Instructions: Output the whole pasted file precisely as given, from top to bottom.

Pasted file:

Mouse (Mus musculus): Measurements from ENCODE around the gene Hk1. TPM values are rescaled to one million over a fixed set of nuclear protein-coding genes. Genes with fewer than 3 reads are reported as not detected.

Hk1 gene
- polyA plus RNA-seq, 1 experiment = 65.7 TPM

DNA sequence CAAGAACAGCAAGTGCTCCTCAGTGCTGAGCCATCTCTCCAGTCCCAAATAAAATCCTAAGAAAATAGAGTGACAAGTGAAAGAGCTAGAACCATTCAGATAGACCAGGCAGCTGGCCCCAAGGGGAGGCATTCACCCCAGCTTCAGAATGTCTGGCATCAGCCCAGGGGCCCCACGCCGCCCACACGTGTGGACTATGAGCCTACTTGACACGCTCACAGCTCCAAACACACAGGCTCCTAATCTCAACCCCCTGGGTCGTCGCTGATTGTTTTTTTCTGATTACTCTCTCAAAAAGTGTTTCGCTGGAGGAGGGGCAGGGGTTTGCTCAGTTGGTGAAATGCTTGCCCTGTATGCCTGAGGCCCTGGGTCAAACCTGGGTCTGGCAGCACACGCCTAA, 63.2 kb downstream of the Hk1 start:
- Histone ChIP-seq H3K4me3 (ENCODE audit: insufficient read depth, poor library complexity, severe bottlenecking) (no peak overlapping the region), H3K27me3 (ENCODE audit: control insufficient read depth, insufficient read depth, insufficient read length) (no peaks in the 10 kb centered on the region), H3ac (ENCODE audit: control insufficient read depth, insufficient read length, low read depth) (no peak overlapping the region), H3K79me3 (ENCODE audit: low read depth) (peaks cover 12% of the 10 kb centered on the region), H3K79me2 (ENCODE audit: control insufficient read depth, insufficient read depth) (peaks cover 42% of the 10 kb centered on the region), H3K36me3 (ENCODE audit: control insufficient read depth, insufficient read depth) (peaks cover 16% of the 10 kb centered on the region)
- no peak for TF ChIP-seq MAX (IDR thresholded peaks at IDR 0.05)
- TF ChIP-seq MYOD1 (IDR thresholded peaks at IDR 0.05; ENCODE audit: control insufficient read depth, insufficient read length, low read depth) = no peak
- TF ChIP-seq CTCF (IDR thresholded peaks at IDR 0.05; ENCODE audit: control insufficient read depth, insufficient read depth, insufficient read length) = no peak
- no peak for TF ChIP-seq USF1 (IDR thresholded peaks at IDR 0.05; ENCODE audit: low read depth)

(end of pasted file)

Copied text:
Mouse (Mus musculus): Measurements from ENCODE around the gene Hk1. TPM values are rescaled to one million over a fixed set of nuclear protein-coding genes. Genes with fewer than 3 reads are reported as not detected.

Hk1 gene
- polyA plus RNA-seq, 1 experiment = 65.7 TPM

DNA sequence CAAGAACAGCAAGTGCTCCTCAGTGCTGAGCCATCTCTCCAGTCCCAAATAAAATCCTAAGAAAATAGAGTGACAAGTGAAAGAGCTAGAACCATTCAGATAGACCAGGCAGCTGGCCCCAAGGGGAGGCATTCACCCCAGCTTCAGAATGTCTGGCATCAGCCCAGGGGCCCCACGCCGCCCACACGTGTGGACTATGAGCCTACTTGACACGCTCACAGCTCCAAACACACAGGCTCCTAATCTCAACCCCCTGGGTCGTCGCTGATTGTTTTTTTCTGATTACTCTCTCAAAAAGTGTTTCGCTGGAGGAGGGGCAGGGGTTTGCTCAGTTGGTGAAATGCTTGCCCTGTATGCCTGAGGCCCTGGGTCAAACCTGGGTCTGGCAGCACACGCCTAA, 63.2 kb downstream of the Hk1 start:
- Histone ChIP-seq H3K4me3 (ENCODE audit: insufficient read depth, poor library complexity, severe bottlenecking) (no peak overlapping the region), H3K27me3 (ENCODE audit: control insufficient read depth, insufficient read depth, insufficient read length) (no peaks in the 10 kb centered on the region), H3ac (ENCODE audit: control insufficient read depth, insufficient read length, low read depth) (no peak overlapping the region), H3K79me3 (ENCODE audit: low read depth) (peaks cover 12% of the 10 kb centered on the region), H3K79me2 (ENCODE audit: control insufficient read depth, insufficient read depth) (peaks cover 42% of the 10 kb centered on the region), H3K36me3 (ENCODE audit: control insufficient read depth, insufficient read depth) (peaks cover 16% of the 10 kb centered on the region)
- no peak for TF ChIP-seq MAX (IDR thresholded peaks at IDR 0.05)
- TF ChIP-seq MYOD1 (IDR thresholded peaks at IDR 0.05; ENCODE audit: control insufficient read depth, insufficient read length, low read depth) = no peak
- TF ChIP-seq CTCF (IDR thresholded peaks at IDR 0.05; ENCODE audit: control insufficient read depth, insufficient read depth, insufficient read length) = no peak
- no peak for TF ChIP-seq USF1 (IDR thresholded peaks at IDR 0.05; ENCODE audit: low read depth)